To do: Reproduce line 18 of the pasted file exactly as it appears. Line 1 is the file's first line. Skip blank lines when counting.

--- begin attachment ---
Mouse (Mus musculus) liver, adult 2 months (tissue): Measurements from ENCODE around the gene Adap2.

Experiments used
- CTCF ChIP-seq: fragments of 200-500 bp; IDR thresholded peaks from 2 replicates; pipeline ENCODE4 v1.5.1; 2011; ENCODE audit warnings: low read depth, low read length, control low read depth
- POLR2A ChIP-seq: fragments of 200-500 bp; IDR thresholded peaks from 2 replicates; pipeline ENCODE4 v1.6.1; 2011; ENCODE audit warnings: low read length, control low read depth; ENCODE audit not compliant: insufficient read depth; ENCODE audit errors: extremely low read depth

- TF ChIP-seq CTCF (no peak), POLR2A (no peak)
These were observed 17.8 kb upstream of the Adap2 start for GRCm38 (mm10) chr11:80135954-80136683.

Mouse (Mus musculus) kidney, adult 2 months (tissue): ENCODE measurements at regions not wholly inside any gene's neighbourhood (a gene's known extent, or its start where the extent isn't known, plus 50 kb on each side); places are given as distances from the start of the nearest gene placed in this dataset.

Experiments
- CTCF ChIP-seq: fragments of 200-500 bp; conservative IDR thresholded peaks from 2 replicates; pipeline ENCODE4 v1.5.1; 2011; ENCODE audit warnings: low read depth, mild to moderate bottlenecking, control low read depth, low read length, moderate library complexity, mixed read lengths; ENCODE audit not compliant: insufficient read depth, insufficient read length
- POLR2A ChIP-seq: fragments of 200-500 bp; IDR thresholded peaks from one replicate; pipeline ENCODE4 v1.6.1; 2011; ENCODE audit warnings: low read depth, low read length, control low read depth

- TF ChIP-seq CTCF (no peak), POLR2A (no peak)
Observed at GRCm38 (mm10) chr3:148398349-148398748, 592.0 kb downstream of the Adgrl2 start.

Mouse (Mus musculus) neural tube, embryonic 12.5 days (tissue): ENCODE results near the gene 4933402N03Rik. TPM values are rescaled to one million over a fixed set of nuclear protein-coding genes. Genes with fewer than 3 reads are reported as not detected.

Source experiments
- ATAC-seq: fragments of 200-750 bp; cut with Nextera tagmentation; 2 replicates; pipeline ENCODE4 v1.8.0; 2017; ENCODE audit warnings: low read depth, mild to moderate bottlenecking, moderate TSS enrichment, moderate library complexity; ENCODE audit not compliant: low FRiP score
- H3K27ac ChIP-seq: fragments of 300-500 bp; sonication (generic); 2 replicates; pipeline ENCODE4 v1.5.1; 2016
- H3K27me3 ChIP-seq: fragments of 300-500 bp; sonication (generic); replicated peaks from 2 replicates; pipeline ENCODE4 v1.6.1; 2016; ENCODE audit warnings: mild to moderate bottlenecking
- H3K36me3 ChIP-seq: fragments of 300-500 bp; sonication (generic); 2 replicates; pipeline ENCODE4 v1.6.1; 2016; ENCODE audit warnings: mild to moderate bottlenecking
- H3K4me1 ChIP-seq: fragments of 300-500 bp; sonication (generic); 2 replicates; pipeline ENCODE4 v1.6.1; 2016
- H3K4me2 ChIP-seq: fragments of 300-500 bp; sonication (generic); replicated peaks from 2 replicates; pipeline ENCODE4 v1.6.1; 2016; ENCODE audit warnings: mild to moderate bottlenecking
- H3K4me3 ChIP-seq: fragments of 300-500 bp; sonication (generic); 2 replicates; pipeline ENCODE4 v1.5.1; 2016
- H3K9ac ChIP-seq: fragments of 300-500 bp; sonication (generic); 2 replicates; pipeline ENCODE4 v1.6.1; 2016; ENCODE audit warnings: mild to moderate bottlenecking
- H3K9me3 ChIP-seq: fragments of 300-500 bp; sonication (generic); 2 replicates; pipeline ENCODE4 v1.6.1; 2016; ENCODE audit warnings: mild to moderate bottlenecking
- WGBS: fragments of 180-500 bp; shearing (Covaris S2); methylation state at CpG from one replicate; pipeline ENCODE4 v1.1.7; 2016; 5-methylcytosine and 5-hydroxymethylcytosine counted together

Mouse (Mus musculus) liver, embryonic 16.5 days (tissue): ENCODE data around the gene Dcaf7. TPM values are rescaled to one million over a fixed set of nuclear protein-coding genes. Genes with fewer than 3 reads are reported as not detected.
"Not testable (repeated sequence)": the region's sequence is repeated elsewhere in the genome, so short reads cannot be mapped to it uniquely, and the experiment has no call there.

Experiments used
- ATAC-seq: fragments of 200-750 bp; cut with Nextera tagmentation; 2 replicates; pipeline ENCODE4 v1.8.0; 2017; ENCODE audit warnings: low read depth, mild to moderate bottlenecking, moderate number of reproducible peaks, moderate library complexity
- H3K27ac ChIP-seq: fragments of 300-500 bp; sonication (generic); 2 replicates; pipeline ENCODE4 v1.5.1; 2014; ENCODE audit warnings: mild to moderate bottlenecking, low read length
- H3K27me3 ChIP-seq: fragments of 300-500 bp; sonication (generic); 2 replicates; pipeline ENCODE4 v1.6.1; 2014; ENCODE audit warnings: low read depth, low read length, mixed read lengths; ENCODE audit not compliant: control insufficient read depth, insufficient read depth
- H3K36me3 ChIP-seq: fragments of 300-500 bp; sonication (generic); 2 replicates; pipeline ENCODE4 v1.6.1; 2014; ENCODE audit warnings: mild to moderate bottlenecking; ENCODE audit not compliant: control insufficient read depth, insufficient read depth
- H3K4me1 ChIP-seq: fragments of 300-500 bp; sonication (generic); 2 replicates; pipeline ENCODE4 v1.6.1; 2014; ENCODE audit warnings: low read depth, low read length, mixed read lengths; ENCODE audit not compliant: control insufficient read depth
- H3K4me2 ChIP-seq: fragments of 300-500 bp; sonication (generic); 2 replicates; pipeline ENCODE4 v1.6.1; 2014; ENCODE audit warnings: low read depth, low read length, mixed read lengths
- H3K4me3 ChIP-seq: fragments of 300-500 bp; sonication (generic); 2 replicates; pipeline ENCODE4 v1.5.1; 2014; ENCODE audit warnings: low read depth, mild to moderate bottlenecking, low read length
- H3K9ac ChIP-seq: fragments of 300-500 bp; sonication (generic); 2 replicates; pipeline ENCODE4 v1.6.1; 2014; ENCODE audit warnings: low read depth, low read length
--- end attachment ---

- H3K36me3 ChIP-seq: fragments of 300-500 bp; sonication (generic); 2 replicates; pipeline ENCODE4 v1.6.1; 2016; ENCODE audit warnings: mild to moderate bottlenecking